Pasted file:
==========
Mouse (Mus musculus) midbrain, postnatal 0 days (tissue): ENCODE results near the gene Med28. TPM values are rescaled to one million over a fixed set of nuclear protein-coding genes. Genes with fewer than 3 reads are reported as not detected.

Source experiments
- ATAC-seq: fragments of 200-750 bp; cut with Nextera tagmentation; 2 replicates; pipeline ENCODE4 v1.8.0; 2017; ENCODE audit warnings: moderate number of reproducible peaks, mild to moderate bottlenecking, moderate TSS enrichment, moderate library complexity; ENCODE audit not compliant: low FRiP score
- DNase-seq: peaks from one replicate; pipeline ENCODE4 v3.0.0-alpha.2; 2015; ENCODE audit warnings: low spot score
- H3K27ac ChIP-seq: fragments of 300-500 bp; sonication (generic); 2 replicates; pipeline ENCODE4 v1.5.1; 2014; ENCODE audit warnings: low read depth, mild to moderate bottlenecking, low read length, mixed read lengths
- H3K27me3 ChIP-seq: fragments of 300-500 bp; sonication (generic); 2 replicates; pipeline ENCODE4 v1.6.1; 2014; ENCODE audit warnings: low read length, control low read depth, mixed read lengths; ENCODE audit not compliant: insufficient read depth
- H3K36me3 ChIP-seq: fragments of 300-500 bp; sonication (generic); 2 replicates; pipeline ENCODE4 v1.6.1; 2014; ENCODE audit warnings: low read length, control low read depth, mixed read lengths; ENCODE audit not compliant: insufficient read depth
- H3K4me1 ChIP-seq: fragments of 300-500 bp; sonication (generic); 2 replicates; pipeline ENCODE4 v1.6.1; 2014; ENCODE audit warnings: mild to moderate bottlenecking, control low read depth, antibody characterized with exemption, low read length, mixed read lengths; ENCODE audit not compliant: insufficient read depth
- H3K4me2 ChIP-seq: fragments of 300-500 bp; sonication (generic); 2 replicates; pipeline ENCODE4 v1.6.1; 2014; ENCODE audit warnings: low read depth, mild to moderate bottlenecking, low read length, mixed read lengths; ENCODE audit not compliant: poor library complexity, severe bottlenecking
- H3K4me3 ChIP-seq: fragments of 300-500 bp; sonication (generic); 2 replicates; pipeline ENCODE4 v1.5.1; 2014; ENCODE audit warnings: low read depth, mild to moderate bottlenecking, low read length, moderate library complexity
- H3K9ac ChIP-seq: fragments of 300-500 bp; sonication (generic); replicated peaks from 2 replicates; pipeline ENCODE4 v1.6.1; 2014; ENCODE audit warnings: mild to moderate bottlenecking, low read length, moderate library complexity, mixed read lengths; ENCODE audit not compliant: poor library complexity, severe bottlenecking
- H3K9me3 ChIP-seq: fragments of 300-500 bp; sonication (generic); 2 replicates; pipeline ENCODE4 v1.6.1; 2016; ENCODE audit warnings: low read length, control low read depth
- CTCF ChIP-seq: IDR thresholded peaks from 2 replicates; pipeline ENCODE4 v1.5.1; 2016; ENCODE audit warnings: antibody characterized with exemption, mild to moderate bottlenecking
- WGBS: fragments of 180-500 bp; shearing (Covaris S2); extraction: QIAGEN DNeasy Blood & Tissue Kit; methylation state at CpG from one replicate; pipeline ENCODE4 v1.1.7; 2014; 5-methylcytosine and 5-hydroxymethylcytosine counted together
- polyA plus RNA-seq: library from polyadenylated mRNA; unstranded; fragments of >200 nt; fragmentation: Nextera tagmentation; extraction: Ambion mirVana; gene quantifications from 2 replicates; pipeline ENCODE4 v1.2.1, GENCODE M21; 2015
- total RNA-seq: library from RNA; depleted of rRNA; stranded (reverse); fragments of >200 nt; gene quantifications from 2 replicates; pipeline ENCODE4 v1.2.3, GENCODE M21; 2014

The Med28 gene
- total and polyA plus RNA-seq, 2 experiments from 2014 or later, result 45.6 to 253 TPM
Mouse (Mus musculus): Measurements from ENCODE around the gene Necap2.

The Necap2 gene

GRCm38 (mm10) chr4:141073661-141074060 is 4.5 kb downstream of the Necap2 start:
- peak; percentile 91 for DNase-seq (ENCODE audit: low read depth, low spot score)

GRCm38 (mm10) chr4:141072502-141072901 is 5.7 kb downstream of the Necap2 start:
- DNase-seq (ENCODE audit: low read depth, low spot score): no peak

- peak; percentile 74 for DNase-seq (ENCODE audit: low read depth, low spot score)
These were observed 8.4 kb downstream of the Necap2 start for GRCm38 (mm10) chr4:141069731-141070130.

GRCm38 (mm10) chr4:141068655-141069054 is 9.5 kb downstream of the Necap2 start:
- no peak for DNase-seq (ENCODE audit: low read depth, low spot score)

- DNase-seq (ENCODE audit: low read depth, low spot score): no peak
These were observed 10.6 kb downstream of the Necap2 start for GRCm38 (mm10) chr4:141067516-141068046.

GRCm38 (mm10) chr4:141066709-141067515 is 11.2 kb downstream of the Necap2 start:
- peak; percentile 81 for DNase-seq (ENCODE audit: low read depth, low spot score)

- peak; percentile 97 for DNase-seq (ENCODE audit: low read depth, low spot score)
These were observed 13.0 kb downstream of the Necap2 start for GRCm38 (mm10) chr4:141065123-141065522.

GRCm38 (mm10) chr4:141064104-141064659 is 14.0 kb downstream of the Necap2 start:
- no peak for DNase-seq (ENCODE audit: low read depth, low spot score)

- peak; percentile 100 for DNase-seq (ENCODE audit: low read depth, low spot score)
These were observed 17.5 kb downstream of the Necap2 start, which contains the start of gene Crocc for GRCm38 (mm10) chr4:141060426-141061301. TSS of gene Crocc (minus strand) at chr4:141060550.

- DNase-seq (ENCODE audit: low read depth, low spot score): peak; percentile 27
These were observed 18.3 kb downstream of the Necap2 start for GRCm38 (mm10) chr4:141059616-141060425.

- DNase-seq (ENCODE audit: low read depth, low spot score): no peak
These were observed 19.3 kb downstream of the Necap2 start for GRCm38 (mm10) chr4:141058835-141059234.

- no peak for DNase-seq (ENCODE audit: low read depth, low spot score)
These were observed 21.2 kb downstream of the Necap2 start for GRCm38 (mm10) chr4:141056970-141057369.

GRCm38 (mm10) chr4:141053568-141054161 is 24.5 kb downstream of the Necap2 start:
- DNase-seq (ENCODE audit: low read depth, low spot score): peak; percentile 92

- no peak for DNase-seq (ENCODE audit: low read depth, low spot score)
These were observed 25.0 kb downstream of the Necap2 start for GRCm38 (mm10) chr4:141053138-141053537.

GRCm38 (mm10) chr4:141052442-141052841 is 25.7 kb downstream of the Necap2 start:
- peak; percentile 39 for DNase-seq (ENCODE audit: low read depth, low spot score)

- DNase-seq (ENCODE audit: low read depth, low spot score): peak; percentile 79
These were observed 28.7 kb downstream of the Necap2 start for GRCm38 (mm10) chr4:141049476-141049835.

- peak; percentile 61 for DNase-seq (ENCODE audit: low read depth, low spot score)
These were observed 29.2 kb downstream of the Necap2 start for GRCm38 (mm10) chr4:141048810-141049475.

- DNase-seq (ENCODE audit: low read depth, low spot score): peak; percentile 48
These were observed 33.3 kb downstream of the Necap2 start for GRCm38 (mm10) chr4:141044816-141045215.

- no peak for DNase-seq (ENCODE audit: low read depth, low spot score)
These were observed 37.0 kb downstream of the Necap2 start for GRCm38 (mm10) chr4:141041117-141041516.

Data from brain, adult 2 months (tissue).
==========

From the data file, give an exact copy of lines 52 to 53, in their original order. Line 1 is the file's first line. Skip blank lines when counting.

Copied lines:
These were observed 28.7 kb downstream of the Necap2 start for GRCm38 (mm10) chr4:141049476-141049835.

- peak; percentile 61 for DNase-seq (ENCODE audit: low read depth, low spot score)